He continues: “Another problem that our members face is that the system in the UK puts major companies in a position to employ their economies of scale and have whole departments that our members don’t have the resources for. This is where the BAA comes in as our members can’t afford to send people to all of these meetings so we represent them on issues and provide feedback; this is particularly important when it comes to legislation planning, European law and so on. By working with independent companies, we can counteract these issues, particularly against the major firms, to a certain extent.”

Alongside strong support from knowledgeable, passionate and experienced associates, members also benefit from a weekly newsletter and regular updates on all issues, access to the members only area of the BAA and CPA websites, and the option to attend meetings such as the annual seminar, AGM and dinner, and regular planning meetings. Members also get advice on moisture rebates, discounts and reliefs when it comes to the aggregates levy. Another major benefit of Membership is the award-winning safety accreditation scheme which is run by the Association and is has currently been awarded to more than half the quarries run by members. This is an ongoing scheme which more members are currently working towards and is independently verified and recognised.

“There is a broad range of benefits available to those who become a member. For example, small organisations, and I speak as someone who owned a quarry company and ran a number of quarries in Yorkshire, get help with planning issues,” says Trefor. “We also hold regular events such as BAA Annual Meeting and AGM and the annual Golf day; in 2017, we had a record number of delegates attending our annual meeting, with more than 100 people as well as 13 or 14 people with advertising space. It was a very full day, with around ten different speakers, many of whom focused on the topics of new rules regarding apprenticeships, which is something we are keen to get on board with alongside our members, as well as general planning issues However, the main keynote speaker was Lord Digby Jones, who gave an interesting speech on the state of the nation and the way he saw things going forward.”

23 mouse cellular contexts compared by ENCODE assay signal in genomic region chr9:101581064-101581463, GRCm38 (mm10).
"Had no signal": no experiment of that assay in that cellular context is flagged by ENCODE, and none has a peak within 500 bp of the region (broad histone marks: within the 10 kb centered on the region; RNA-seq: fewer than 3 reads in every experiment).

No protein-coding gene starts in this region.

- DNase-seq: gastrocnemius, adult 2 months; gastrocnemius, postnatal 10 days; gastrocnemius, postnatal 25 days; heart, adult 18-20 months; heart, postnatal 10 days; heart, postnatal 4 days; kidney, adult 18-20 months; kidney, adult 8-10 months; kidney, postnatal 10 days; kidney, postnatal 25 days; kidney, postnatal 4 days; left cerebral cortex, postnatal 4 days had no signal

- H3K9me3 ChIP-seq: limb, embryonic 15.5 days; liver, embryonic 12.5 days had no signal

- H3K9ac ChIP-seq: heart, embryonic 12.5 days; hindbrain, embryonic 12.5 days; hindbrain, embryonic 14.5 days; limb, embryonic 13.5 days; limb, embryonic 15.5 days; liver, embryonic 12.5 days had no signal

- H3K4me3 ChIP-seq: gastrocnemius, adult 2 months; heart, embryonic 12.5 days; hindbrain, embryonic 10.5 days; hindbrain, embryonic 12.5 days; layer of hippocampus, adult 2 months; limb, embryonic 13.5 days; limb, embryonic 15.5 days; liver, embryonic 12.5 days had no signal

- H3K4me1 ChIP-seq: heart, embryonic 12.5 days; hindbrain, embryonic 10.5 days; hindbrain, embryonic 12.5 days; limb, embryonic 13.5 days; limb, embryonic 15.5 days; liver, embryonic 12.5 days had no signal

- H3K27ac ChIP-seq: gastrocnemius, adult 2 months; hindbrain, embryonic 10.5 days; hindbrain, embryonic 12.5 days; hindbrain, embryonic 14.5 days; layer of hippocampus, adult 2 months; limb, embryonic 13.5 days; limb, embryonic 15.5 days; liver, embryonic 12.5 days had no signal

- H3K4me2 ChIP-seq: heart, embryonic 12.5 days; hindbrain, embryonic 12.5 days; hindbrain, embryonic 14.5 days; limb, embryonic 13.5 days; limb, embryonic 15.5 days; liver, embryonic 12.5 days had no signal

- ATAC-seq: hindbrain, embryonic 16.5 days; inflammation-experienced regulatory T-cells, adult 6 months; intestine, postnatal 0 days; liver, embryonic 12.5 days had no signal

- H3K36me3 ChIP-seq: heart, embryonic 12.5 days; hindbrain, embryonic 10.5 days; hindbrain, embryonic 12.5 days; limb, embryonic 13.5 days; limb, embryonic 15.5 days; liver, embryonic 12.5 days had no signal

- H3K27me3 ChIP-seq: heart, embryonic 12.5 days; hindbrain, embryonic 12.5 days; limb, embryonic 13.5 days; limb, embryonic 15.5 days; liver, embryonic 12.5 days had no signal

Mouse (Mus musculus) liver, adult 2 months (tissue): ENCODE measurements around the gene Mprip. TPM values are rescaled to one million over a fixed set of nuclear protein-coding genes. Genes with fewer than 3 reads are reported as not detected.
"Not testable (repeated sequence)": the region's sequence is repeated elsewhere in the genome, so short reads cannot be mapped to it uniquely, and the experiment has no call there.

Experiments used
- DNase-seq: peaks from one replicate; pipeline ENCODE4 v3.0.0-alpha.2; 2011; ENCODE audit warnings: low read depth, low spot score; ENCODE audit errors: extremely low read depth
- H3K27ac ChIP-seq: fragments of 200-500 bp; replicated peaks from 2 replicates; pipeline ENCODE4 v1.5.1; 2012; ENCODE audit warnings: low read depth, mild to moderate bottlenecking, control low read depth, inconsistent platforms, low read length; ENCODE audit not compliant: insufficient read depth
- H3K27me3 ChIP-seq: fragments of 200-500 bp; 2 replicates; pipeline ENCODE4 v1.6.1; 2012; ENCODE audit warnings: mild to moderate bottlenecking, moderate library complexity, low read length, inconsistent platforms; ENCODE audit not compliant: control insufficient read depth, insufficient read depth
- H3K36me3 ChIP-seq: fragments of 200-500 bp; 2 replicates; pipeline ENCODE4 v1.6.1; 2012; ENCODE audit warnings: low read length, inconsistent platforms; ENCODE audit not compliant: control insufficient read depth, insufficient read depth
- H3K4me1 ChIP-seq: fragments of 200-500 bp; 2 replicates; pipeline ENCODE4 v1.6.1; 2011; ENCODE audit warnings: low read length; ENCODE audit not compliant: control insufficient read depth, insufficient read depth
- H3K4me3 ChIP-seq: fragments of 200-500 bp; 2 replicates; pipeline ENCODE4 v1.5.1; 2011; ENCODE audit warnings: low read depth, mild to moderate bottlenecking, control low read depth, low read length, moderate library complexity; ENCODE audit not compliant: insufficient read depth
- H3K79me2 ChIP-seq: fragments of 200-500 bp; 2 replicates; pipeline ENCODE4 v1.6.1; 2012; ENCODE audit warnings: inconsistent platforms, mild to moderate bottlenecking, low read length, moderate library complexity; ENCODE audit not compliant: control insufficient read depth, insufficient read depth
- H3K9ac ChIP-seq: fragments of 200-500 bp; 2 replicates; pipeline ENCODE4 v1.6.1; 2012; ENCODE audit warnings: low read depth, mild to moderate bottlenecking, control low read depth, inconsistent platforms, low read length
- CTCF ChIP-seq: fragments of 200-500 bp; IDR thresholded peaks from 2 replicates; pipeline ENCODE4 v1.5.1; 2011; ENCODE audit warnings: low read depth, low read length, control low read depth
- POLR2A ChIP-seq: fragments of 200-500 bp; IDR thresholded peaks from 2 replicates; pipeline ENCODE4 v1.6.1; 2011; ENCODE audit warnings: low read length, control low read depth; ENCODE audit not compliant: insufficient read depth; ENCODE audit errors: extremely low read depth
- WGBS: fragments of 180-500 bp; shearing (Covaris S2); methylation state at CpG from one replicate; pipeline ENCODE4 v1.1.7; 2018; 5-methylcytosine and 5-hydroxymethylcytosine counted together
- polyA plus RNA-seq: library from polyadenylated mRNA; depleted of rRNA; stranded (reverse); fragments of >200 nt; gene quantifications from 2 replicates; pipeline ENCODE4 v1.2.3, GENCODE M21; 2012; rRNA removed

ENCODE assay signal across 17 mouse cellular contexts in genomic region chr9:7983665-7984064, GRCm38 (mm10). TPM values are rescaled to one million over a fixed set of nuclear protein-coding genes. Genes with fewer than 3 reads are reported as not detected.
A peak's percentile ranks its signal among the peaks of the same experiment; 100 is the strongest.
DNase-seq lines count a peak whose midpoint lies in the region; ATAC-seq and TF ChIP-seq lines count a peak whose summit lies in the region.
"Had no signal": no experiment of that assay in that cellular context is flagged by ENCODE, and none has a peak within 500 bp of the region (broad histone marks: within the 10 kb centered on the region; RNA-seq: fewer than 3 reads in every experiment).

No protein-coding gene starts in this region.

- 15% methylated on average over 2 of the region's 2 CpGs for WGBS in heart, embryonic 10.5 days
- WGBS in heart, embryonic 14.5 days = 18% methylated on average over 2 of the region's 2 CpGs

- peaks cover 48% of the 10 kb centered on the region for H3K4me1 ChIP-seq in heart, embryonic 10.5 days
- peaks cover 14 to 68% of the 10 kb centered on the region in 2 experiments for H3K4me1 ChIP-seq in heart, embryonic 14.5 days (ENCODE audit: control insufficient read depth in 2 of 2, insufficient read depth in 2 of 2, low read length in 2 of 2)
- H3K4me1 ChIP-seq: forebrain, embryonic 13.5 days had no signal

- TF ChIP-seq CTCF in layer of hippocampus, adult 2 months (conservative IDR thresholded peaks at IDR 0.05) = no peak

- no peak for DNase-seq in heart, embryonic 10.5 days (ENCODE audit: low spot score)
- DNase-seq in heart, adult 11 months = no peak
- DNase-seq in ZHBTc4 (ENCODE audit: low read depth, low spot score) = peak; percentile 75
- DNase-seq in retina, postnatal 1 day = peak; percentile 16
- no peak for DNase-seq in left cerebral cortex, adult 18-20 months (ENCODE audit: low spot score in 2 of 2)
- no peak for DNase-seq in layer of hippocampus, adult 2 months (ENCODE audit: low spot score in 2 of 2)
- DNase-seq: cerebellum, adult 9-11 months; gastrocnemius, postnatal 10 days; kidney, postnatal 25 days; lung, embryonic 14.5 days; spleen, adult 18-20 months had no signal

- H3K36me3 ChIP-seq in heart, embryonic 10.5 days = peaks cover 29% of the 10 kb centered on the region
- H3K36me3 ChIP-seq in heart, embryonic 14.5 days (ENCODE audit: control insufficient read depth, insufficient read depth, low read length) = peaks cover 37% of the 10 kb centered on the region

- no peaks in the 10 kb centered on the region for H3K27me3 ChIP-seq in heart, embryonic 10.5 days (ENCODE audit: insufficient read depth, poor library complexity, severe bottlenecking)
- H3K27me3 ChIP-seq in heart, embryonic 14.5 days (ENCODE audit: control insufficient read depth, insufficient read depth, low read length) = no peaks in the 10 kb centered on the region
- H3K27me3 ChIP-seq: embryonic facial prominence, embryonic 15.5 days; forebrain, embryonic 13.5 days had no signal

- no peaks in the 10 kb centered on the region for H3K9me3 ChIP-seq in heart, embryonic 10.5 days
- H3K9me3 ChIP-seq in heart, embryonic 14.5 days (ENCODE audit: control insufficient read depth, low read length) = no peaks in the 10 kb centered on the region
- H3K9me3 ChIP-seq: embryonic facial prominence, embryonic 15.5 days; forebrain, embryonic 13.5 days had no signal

Following the success of the BAA Annual Meeting in June 2017, the organisation anticipates a productive year ahead that is as full of opportunity for its members as it is challenges. “We don’t know what will happen when we leave the European Union, however we do know that the government is planning large-scale work in terms of houses and infrastructure in the UK. This should provide a great opportunity for our members, however we don’t know what the other side of the demand chain will be like post Brexit. Another issue is that although the government is keen to promote housebuilding, we don’t receive any real support when it comes to a managed aggregate supply system. There is a lack of joined up thinking and we are concerned there is a lack of government priority towards the aggregate industry. Looking ahead, we will keep abreast of any changes to legislation leading on from Brexit and keep our members informed and updated.”

British Aggregates Association
Services: The voice of the UK’s independent SME quarry operators